Companies need quick solutions in order to keep pace with rapid growth. In the case of Sony's operations in Mexico, the time between negotiations and the opening of a new distribution center was less than four months.

The Sony supply chain might have seemed sufficient to the casual observer. Prior to this year, the company had one main facility in Mexico City for the domestic distribution of audio and video electronics components, the handling of replacement parts and a service center. The warehouse covered 200,000 square feet. Four others, of approximately 10,000 square feet each, were located in Tijuana, Guadalajara, Monterrey and Veracruz.

But Sony was looking well beyond its current market position in Mexico. It was projecting sales growth of at least 40 percent annually over the next three years, says Carlos Irving Rojas, logistics manager of Sony Mexico. The existing distribution network wouldn't be able to cope. Already the company was having trouble making the necessary transfers of inventory in order to keep up with demand outside Mexico City.

Guadalajara, viewed as Sony's second biggest market in Mexico and its most promising area of growth, was selected as the location for a new and bigger regional distribution center. Sony turned to Alpharetta, Ga.-based Redwood Systems, a subsidiary of Consolidated Freightways, to create and manage the facility.

Following a visit by Sony to the Guadalajara facilities of Redwood, negotiations began in January of this year, with operations under way by mid-April. The new center for Sony covers 50,000 square feet and is projected to expand to 100,000 square feet by year's end. It combines inventory from the previous warehouses in Guadalajara, Monterrey and Veracruz.

Sony trained warehouse personnel on
Thursday, transferred inventory on
Saturday, and shipped the first order on Monday..

Sony continues to occupy three other DCs in Mexico: the main one in Mexico City, and a pair of smaller free trade zone operations in Tijuana and Cancun. The Tijuana facility is run by Border Trade Services, an independent third-party logistics provider. Operations there take up between 10,000 and 20,000 square feet, depending on seasonal requirements.
But Guadalajara is Sony's fastest-growing operation. A dozen other Redwood clients have dedicated space and dock doors there, an arrangement that Rojas views as a plus in the short term. Shared space means shared overhead, he says, at least until Sony's growth necessitates occupying the entire facility within the next two to three years. Other users can be accommodated at Redwood warehouses in the area, says Luis Rivas, the provider's divisional manager for Mexico.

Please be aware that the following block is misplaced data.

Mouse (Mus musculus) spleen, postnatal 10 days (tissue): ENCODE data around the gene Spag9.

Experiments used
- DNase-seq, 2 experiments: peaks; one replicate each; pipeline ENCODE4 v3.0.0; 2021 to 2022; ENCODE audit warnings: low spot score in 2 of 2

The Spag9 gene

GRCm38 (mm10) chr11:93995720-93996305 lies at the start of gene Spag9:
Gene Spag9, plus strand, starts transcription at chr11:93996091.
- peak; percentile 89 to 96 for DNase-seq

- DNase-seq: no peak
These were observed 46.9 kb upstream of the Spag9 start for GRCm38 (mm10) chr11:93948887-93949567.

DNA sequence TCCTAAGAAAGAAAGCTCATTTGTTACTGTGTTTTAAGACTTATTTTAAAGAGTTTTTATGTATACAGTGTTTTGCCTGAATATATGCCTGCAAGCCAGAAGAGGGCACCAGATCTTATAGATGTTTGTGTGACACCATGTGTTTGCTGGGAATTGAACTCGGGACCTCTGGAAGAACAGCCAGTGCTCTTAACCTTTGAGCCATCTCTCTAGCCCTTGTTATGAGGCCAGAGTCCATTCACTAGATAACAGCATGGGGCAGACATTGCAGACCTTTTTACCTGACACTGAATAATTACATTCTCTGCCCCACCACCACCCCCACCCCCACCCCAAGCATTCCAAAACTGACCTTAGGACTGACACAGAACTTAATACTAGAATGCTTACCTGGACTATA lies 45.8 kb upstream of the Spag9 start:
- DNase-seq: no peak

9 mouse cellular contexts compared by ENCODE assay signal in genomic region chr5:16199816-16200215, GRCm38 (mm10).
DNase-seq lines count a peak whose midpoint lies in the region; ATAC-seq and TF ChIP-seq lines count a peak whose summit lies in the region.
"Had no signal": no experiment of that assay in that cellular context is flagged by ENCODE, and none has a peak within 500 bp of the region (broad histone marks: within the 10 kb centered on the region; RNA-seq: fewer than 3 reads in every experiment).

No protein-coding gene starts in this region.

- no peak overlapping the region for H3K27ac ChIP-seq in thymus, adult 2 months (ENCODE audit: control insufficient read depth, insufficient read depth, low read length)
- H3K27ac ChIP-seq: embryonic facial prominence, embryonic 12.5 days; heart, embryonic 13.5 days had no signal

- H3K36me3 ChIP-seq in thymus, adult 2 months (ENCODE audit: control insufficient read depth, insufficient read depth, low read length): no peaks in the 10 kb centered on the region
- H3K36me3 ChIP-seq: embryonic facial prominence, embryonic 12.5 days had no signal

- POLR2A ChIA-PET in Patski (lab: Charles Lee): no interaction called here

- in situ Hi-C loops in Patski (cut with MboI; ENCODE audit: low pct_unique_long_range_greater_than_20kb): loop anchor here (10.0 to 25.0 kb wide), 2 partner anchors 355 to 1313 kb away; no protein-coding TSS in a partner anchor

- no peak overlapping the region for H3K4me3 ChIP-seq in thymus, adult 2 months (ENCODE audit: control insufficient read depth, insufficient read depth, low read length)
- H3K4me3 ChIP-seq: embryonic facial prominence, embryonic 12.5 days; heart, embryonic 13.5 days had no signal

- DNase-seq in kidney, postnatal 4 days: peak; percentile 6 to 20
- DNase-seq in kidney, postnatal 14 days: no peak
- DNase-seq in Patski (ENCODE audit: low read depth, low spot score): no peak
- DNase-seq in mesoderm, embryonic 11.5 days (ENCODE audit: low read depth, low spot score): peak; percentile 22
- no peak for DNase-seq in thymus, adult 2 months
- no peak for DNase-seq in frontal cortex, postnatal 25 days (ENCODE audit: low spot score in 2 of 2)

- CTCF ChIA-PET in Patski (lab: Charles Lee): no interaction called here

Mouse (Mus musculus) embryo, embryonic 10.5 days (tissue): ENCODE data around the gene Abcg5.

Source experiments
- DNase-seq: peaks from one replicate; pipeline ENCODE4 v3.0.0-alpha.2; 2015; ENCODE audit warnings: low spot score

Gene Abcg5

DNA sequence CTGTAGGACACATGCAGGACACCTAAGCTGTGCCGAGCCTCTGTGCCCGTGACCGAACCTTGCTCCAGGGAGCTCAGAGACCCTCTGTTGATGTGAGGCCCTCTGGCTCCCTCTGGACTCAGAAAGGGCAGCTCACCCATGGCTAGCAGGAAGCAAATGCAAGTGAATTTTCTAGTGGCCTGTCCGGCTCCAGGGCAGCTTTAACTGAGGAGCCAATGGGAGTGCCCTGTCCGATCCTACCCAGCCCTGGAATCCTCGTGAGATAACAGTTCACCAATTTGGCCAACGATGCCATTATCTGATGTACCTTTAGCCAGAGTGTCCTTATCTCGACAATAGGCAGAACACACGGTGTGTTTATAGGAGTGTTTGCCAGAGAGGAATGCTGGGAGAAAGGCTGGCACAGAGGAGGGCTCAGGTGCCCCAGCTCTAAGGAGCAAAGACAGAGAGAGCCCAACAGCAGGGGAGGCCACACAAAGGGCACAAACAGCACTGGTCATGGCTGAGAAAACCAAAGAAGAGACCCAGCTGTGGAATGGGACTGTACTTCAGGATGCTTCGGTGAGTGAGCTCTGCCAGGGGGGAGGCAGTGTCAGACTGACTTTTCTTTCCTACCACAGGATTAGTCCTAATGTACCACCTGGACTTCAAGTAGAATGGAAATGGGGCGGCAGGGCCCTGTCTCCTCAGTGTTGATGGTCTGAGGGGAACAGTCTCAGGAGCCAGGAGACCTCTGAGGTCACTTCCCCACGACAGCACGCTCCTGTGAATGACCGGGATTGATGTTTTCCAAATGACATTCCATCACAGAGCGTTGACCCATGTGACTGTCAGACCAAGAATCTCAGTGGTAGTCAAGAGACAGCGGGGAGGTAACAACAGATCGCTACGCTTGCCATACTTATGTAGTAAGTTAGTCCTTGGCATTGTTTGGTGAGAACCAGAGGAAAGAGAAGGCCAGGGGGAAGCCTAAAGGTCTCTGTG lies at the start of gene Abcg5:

The Sony warehouse represents but a small portion of Redwood's total business in Guadalajara, which is fast becoming a center of high-tech assembly and distribution for Mexico. Redwood's 370,000-square-foot operation includes a 40,000 square-foot semi-clean room for finished assembly of various items. Shipping destinations include South America, Singapore, Israel and Russia.

While consumer electronics shipped out of the new DC are sold only within Mexico, sourcing is from multiple points. Sixty percent of the items are produced in Mexico, 30 percent in Asia and 10 percent in the U.S., says Rojas.

A major selling point of the Redwood facility was its present size and ability to expand. Most Mexican warehouses lack large container yards and access to shipping docks for the easy marshaling of equipment, Rojas says. In Guadalajara, Sony has 56 docks.

The new DC features radio-frequency terminals which connect directly to Sony's AS400 computer system in Mexico City. Data on imports, consolidation and distribution flow into the company's ERP system from J.D. Edwards, which links into Sony's global network. Redwood's menu of services includes receiving, putaway, shipping, and total inventory control.

Sony plans to ship more than $200m worth of product out of Guadalajara this year. That number is expected to grow dramatically. Current volumes are one-quarter those of Mexico City, but should equal them by 2001.

By reducing the number of distribution points within Mexico, Sony hasn't jeopardized its ability to reach customers quickly. On the contrary, says Rojas, the former order-cycle times of 12 to 16 days have been reduced to a maximum of five. The improvements were the result of Sony's supply-chain reengineering effort, in tandem with logistics partners such as Redwood.

Sony wasted no time getting up to speed in Guadalajara. With the help of Redwood and its own experts, it trained warehouse personnel on a Thursday, transferred inventory from the old locations on Saturday, and shipped the first order on Monday. Rojas says the new facility is second only to the Mexico City distribution center of Wal-Mart Stores as the best in Mexico.

The country still presents challenges. There is a substantial knowledge gap between young, adaptable workers and their older managers, Rojas says. And Mexico's infrastructure still isn't good enough to sustain a modern-day supply-chain, with its demands for minimal inventory, fast transit, and strict adherence to schedules.

The presence of 3PLs from the U.S., Japan and Europe has raised the level of logistics performance in Mexico, says Rojas. Still, infrastructure investment is lacking, especially outside the major industrial and distribution centers of Mexico City, Guadalajara and Monterrey.

Manufacturers are increasingly turning to 3PLs to help defray the cost of building an efficient supply chain in Mexico. "I have limited resources of international traffic," says Rojas. "Redwood will be a means of increasing my operation without affecting my internal numbers."